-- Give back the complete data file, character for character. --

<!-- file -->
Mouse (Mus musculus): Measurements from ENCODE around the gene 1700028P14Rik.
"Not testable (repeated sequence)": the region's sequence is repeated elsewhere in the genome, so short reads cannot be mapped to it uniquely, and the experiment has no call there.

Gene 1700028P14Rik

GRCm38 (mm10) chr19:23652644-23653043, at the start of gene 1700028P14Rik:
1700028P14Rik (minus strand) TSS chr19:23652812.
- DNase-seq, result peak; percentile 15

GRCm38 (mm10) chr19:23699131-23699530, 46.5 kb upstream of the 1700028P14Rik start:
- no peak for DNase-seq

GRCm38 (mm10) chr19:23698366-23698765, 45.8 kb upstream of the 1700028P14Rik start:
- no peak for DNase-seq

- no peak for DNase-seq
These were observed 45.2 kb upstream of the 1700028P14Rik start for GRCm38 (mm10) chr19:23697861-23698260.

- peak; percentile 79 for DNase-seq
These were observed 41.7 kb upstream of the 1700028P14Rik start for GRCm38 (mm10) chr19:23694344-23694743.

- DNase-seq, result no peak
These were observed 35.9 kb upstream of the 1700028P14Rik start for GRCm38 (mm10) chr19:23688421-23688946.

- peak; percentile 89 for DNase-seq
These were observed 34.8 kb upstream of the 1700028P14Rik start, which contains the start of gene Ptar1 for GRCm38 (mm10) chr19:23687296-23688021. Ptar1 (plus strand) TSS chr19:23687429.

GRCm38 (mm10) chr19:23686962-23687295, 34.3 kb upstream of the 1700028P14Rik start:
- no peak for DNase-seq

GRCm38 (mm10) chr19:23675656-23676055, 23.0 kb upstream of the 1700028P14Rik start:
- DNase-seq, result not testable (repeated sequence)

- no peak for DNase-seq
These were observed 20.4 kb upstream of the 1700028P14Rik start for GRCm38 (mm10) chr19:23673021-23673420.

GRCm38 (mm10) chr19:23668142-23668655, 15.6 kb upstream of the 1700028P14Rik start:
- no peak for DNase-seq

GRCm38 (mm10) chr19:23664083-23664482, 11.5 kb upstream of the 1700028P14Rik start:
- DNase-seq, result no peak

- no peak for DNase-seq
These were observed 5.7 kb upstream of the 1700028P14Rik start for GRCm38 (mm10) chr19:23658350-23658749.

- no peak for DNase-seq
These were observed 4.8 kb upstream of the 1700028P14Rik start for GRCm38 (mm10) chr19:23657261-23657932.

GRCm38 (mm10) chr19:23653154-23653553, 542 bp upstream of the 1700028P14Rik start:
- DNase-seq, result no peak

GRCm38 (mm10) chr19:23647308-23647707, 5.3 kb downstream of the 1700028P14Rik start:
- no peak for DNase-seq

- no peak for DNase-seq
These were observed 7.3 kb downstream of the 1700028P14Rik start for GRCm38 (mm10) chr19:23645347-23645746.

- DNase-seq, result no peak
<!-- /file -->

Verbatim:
Mouse (Mus musculus): Measurements from ENCODE around the gene 1700028P14Rik.
"Not testable (repeated sequence)": the region's sequence is repeated elsewhere in the genome, so short reads cannot be mapped to it uniquely, and the experiment has no call there.

Gene 1700028P14Rik

GRCm38 (mm10) chr19:23652644-23653043, at the start of gene 1700028P14Rik:
1700028P14Rik (minus strand) TSS chr19:23652812.
- DNase-seq, result peak; percentile 15

GRCm38 (mm10) chr19:23699131-23699530, 46.5 kb upstream of the 1700028P14Rik start:
- no peak for DNase-seq

GRCm38 (mm10) chr19:23698366-23698765, 45.8 kb upstream of the 1700028P14Rik start:
- no peak for DNase-seq

- no peak for DNase-seq
These were observed 45.2 kb upstream of the 1700028P14Rik start for GRCm38 (mm10) chr19:23697861-23698260.

- peak; percentile 79 for DNase-seq
These were observed 41.7 kb upstream of the 1700028P14Rik start for GRCm38 (mm10) chr19:23694344-23694743.

- DNase-seq, result no peak
These were observed 35.9 kb upstream of the 1700028P14Rik start for GRCm38 (mm10) chr19:23688421-23688946.

- peak; percentile 89 for DNase-seq
These were observed 34.8 kb upstream of the 1700028P14Rik start, which contains the start of gene Ptar1 for GRCm38 (mm10) chr19:23687296-23688021. Ptar1 (plus strand) TSS chr19:23687429.

GRCm38 (mm10) chr19:23686962-23687295, 34.3 kb upstream of the 1700028P14Rik start:
- no peak for DNase-seq

GRCm38 (mm10) chr19:23675656-23676055, 23.0 kb upstream of the 1700028P14Rik start:
- DNase-seq, result not testable (repeated sequence)

- no peak for DNase-seq
These were observed 20.4 kb upstream of the 1700028P14Rik start for GRCm38 (mm10) chr19:23673021-23673420.

GRCm38 (mm10) chr19:23668142-23668655, 15.6 kb upstream of the 1700028P14Rik start:
- no peak for DNase-seq

GRCm38 (mm10) chr19:23664083-23664482, 11.5 kb upstream of the 1700028P14Rik start:
- DNase-seq, result no peak

- no peak for DNase-seq
These were observed 5.7 kb upstream of the 1700028P14Rik start for GRCm38 (mm10) chr19:23658350-23658749.

- no peak for DNase-seq
These were observed 4.8 kb upstream of the 1700028P14Rik start for GRCm38 (mm10) chr19:23657261-23657932.

GRCm38 (mm10) chr19:23653154-23653553, 542 bp upstream of the 1700028P14Rik start:
- DNase-seq, result no peak

GRCm38 (mm10) chr19:23647308-23647707, 5.3 kb downstream of the 1700028P14Rik start:
- no peak for DNase-seq

- no peak for DNase-seq
These were observed 7.3 kb downstream of the 1700028P14Rik start for GRCm38 (mm10) chr19:23645347-23645746.

- DNase-seq, result no peak